IBM is in the testing phase of using IoT to monitor civil infrastructure.

This “next-generation maintenance program” brings together data from sensors, cameras, drones, and wearables to assess the safety and risks associated with roads, bridges, water mains, and other assets.

IBM estimates that this program can help release a $2 trillion backlog of improvements to civil infrastructure.

We expect to see the agribusiness industry rapidly integrate the use of 5G and the IoT into daily operations in the coming years.

Remote sensing and connected devices have the potential to monitor soil conditions, assess harvest readiness, and control pests.

Connected devices are already monitoring livestock.

A “cow-recognition system” from Lely outfits each animal with a transponder attached around its neck.

Lely’s data-driven solution gives farmers the insights they need to efficiently manage livestock.

The sensor collects data regarding animal health, activity, eating, and reproduction.

Although the system doesn’t currently operate on mobile networks, ag business experts say this is one area in which 5G networks will drive efficiency, seamless workflows, and a better-quality end product in the near future.

4. Employees Actively Seek Out Remote and Hybrid Work

At the height of the pandemic, 71% of Americans who had jobs that could be done from home were working exclusively from home.

Search volume for “remote work” saw huge gains during the early days of the pandemic and is climbing again.

In fact, the number of people working from home tripled between 2019 and 2021.

A 2022 Gallup survey showed 56% of full-time US employees have jobs that can be done from home. That amounts to 70 million workers.

As the pandemic wanes, many workers are adopting a hybrid work schedule.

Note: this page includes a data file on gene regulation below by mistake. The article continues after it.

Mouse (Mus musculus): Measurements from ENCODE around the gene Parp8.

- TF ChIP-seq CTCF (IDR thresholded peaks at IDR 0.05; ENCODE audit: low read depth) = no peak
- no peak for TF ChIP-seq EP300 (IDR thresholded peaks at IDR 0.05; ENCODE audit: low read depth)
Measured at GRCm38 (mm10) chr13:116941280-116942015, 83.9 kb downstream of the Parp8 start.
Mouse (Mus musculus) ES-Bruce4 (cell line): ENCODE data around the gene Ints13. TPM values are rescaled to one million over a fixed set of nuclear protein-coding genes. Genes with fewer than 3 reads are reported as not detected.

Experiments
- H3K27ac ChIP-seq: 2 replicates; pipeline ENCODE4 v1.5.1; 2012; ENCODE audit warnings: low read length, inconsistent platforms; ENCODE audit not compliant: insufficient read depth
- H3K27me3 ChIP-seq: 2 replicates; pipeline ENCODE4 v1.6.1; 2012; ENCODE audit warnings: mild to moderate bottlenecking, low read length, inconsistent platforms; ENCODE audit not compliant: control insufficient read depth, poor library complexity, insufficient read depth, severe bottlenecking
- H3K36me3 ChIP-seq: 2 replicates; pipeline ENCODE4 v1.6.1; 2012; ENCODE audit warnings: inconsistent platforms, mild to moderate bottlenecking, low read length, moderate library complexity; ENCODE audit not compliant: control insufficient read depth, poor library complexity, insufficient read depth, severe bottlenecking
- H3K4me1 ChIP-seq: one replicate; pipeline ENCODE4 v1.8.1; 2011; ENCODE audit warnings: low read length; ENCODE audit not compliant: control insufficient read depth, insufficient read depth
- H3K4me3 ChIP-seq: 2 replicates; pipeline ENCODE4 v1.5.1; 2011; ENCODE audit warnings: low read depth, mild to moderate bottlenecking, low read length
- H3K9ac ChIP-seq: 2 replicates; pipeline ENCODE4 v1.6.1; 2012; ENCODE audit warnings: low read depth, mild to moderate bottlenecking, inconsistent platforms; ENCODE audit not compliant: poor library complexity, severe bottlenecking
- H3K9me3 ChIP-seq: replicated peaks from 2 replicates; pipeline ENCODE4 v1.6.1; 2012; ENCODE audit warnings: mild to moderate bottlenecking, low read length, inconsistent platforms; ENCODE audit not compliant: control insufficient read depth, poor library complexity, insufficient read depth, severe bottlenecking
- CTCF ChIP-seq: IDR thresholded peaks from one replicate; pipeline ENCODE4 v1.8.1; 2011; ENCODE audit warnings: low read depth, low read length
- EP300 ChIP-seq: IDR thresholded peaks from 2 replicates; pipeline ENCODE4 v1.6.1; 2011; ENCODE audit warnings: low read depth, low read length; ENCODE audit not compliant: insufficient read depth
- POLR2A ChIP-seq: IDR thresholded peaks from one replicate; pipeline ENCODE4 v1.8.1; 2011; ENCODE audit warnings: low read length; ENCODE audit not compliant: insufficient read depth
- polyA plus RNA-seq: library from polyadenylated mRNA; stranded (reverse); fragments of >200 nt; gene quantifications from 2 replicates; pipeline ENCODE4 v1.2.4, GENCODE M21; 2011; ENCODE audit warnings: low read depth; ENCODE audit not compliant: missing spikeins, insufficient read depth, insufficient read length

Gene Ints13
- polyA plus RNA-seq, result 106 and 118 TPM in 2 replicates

Of those workers, 50% have a hybrid work schedule, 30% work fully remotely, and 20% work fully in-office.

Search volume for “hybrid work” is up more than 332% in the past 5 years.

Young people with a college degree are the most likely to have access to remote and hybrid work environments.

Research shows that those with a bachelor’s degree or higher are five times more likely to work from home than those with less education.

In recent months, we’ve seen that employees who’ve had the opportunity to work remotely aren’t quick to give in to companies who’d like them back in the office.

A 2022 survey from the Pew Research Center reported that 78% of those who currently work remotely want to continue with that setup in the coming years. That’s up 14% since 2020.

Search volume for “remote hiring” continues to climb, up 2,250% in 5 years.

More than two-thirds of remote workers say they’d start looking for a new position if their company required them to work in-office full-time and more than half say they’d rather take a pay cut than give up their workplace flexibility.

In this survey, more than half of respondents said they’d take up to an 11% cut in pay if it meant they could continue with their remote/hybrid work environment.

Employees are continuing to see financial benefits from working remotely.

Those who work from home spend about $432 on things like lunch and coffee while those who work in the office spend an average of $863 per month.

However, businesses remain leery of the ongoing work-from-home trend.

Microsoft’s Work Trend Index reports 85% of business leaders say it’s challenging to have confidence in employee productivity in a hybrid work environment.

Only 12% of business leaders say they have full confidence in employee productivity.

As this trend persists, we expect to see more companies opting for monitoring technology that will ensure worker productivity.

Many businesses are already utilizing screen monitoring, recording keystrokes, and implementing facial recognition programs that scan workers’ faces several times a day.

Garter reports that the number of large corporations using this type of monitoring technology has doubled, reaching 60%, since the pandemic began. The number is expected to climb to 70% by 2024.

5. Businesses Expand Ads, Communities, and Commerce on Social Media

Running a business without having a social media presence is almost unheard of in 2024.

The importance of social media in business marketing will likely continue to increase in 2025.

Search volume for “social media marketing” continues to climb, up 150% in the past 5 years.

A report from November 2022 showed that consumers’ usage of social media is up nearly 8% since the beginning of the year.

Estimates showed 4.95 billion users currently on social media as of October 2023 - up from 4.74 billion a year earlier.